the contribution of saint gregory palamas to hesychasm Epilogue

Chapter 1
Chapter 2
Chapter 3
Chapter 4


From what has been written above it should be clear that the charismatic theosis of the faithful is essentially equated with his (holy)-spiritual life, and furthermore that the theological pre-conditions of this life is theophany—through the effulgence of the deifying Grace—and theoptia (vision of God). Inasmuch , the gift of the vision of God and the charismatic abidance in the life of the Holy Spirit are pre-determined from specific anthropological presuppositions as well. Lucifer and our forefathers had the gift of Vision of God. In both circumstances, however, the loss of this charismatic gift took place after their known fall. The cause of their fall was the same. Lucifer and our forefathers desired and pursued their equality with God, blatantly ignoring their existential specifications as created beings. They proudly and egotistically projected their will ; they dodged God and His will for them ; and they ventured for the spiritual elevation of their position with their personal choices as the sole criteria. Thus, they tragically missed the mark. Consequently, if the faithful pursues theosis or the charismatic life of the Spirit and makes it the purpose of his life, he is in danger of succumbing to the same temptation of his forefathers with the analogous consequences. Theosis, as charismatic life of the Holy Spirit, cannot become man’s purpose because man cannot realize a purpose found much beyond and above his created natural capabilities. As Saint Maximos says very pointedly, “we feel it as being above nature according to Grace but we don’t work out our theosis. Nor do we have natural capability to receive the power of theosis.” Theosis consists of God’s purpose for man and the uncreated gift to him. Through this however, things change radically, along with the entire process for the realization of this propose. More specifically, the theosis of the faithful which was essentially expressed in the archieratical prayer of Christ—for the faithful to become one with the Triune God and to behold continually His uncreated glory has as its basic presupposition the Keeping of the Commandments, since this leads to the manifestation of Christ and God the Father to the heart of the faithful in the Spirit. The Keeping of the Commandments, however, pragmatically means the resignation of the faithful from his own will, regardless of how good it may appear to be. It means the subjection of his will to the will of God. But for the faithful to abandon his own will, he needs to previously come to the knowledge of his inner man by Divine Grace and to see the tragic result of the wandering of his nous in the dead end roads of his self-will. Then, he will feel disgust for his self-will, he will renounce it, and by this he will practically deny himself. Thus, he will enable himself from this point on to become a true disciple of Christ. Only then will he steadily redirect his will to the will of God and consider the Keeping of the Commandments as the only way to please God, without another single alternative solution.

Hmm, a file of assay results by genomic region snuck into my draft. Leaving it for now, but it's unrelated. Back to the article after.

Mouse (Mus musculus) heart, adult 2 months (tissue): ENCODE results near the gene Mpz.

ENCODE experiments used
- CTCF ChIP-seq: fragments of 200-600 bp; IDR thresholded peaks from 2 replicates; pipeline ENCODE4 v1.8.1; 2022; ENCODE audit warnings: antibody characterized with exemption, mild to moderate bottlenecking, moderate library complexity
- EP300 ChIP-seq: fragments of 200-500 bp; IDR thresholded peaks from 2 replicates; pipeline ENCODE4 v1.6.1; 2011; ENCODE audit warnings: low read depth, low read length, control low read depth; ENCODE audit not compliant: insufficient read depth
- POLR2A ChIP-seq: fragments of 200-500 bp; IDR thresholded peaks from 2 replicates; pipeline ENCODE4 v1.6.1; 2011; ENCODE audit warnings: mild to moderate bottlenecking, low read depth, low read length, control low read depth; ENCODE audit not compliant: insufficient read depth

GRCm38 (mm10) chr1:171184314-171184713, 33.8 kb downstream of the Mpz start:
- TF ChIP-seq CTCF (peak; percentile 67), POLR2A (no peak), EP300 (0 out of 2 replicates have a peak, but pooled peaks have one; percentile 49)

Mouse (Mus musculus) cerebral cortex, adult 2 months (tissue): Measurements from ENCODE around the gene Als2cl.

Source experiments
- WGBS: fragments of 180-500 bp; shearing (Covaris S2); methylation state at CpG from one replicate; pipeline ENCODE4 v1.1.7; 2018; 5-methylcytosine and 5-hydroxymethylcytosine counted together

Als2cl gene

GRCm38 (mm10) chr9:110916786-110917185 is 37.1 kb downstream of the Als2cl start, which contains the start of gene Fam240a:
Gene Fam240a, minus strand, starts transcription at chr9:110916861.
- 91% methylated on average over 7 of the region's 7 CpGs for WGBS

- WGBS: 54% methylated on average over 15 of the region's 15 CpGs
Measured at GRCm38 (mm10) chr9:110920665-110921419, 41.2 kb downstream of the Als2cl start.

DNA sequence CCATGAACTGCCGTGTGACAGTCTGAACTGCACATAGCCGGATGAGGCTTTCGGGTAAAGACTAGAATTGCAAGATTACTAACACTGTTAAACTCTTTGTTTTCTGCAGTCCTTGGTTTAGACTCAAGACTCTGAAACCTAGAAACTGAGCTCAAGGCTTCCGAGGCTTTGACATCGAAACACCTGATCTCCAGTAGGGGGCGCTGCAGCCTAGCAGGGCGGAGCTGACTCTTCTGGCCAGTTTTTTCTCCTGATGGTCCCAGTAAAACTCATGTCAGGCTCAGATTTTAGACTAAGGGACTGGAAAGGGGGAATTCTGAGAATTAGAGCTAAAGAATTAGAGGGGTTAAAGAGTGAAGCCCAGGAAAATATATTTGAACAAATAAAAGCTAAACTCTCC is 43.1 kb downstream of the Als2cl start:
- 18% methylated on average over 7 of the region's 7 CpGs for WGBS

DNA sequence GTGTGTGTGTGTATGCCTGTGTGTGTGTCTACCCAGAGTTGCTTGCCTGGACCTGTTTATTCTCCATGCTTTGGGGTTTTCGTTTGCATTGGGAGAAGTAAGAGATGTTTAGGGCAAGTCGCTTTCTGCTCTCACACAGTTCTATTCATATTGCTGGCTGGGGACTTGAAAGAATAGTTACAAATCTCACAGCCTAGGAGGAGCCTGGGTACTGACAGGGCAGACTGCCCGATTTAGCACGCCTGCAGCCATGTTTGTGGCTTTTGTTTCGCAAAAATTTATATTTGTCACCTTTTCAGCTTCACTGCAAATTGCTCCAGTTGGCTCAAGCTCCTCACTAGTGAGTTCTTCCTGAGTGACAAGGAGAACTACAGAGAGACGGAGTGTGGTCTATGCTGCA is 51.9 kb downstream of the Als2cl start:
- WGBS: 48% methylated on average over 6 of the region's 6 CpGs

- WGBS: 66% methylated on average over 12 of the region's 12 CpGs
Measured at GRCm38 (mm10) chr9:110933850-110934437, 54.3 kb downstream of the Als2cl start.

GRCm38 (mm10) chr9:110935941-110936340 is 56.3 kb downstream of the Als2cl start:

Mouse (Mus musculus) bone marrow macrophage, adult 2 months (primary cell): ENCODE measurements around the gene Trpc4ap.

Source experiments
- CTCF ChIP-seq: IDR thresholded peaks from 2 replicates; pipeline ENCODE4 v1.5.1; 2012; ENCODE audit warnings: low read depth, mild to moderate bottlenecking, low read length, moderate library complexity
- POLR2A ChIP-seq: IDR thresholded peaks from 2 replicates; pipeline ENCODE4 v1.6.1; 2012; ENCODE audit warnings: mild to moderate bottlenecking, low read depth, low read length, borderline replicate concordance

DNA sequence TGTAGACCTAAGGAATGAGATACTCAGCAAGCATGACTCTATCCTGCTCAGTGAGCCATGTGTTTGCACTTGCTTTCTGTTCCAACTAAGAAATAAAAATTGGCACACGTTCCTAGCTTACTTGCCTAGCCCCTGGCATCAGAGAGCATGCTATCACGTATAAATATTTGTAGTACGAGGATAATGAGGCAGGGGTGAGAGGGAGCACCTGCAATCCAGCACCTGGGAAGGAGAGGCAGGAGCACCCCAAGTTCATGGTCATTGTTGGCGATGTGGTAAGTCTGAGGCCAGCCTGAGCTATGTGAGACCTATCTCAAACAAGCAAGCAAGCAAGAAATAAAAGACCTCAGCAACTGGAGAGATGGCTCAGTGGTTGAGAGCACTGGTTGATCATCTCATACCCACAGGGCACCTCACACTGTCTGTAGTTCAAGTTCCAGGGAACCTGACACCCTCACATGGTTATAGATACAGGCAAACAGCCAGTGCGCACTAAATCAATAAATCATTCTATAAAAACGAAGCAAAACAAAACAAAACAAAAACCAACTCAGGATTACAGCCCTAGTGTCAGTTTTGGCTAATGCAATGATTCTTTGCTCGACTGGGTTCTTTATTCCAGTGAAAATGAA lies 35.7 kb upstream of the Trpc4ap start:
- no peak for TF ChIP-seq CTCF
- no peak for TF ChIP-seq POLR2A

The faithful, abandoning his will in disgust, humbles himself truly and pragmatically, causing himself to be endowed richly with the Grace of God. The Grace of God gives him the ability to be responsive to the will of God for the keeping of his commandments, because according to the assurance of Christ, “without me you cannot do anything.”

In this context, however, the charismatic theosis of the faithful, which comes forth from the keeping of the Commandments, is offered as uncreated deifying energy and a gift from God, and under no circumstances consists of an accomplishment or an achievement of the faithful. Under these anthropological presuppositions, the continuous progress of the faithful in the charismatic life of the Holy Spirit is realistically ensured, and the danger of ever falling according to the ancestral paradigm is nullified.


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